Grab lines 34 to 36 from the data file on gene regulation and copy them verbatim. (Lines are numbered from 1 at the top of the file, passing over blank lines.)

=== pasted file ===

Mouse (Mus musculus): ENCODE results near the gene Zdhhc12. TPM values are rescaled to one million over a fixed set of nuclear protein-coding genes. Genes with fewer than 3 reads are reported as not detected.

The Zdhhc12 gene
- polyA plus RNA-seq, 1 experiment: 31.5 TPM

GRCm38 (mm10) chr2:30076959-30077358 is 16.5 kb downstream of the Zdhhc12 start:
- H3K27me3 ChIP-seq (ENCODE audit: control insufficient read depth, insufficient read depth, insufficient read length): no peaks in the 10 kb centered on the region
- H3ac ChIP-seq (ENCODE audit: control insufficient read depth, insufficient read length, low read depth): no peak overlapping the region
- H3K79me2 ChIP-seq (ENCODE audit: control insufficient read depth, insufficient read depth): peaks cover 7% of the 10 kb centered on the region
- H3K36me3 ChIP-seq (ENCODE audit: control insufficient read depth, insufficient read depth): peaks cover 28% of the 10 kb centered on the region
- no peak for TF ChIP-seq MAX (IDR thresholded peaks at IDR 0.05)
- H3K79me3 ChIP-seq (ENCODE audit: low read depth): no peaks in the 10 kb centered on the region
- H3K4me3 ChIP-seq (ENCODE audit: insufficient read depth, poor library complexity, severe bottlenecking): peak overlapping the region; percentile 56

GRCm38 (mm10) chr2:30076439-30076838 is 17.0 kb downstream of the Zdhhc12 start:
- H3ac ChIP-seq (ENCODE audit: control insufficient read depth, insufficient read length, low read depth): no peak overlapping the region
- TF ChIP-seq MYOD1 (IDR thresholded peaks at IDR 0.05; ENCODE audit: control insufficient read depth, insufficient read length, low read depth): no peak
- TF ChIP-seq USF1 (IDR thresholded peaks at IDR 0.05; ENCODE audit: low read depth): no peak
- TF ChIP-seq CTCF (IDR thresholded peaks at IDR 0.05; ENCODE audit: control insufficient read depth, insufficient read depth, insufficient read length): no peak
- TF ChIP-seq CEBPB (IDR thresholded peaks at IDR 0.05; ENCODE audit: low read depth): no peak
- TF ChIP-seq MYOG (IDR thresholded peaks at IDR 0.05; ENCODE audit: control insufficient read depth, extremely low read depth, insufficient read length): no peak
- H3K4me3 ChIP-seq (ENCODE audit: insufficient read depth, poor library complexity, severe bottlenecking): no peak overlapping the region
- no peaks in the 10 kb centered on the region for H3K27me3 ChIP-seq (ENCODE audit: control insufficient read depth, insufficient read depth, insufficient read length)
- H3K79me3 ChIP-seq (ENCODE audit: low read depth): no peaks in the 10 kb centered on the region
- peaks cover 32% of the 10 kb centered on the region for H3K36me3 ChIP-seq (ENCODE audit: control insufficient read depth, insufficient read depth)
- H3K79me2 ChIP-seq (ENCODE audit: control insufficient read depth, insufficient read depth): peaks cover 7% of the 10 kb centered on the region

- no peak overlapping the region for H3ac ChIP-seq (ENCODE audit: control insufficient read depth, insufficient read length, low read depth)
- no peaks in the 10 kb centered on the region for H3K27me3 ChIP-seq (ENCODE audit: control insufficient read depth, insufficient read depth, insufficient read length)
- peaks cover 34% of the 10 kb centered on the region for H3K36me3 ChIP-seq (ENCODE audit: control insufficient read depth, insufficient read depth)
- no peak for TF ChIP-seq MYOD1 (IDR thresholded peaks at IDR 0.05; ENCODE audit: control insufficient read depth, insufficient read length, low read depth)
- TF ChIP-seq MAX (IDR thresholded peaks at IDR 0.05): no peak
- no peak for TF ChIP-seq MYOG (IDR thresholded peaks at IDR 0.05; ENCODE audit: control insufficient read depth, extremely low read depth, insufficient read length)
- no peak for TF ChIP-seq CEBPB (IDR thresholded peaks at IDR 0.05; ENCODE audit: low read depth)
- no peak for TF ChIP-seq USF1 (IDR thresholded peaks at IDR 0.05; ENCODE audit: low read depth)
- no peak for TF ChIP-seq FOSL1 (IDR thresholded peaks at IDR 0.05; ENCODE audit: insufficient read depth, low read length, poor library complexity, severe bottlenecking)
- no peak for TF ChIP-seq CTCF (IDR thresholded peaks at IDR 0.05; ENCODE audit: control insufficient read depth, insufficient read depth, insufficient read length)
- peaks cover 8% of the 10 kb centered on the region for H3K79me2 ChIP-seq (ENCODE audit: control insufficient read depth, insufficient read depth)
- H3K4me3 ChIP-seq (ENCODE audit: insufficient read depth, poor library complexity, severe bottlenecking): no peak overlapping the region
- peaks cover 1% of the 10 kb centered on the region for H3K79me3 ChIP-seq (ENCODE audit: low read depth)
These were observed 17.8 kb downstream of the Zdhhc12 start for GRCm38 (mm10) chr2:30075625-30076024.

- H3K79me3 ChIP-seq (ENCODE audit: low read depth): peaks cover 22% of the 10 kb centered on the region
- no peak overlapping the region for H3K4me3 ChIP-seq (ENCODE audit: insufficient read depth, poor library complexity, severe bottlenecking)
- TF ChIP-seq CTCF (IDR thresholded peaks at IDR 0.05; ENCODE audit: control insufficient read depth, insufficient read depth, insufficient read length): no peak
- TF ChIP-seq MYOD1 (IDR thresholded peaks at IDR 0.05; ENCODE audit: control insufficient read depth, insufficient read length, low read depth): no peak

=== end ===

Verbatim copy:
- peaks cover 8% of the 10 kb centered on the region for H3K79me2 ChIP-seq (ENCODE audit: control insufficient read depth, insufficient read depth)
- H3K4me3 ChIP-seq (ENCODE audit: insufficient read depth, poor library complexity, severe bottlenecking): no peak overlapping the region
- peaks cover 1% of the 10 kb centered on the region for H3K79me3 ChIP-seq (ENCODE audit: low read depth)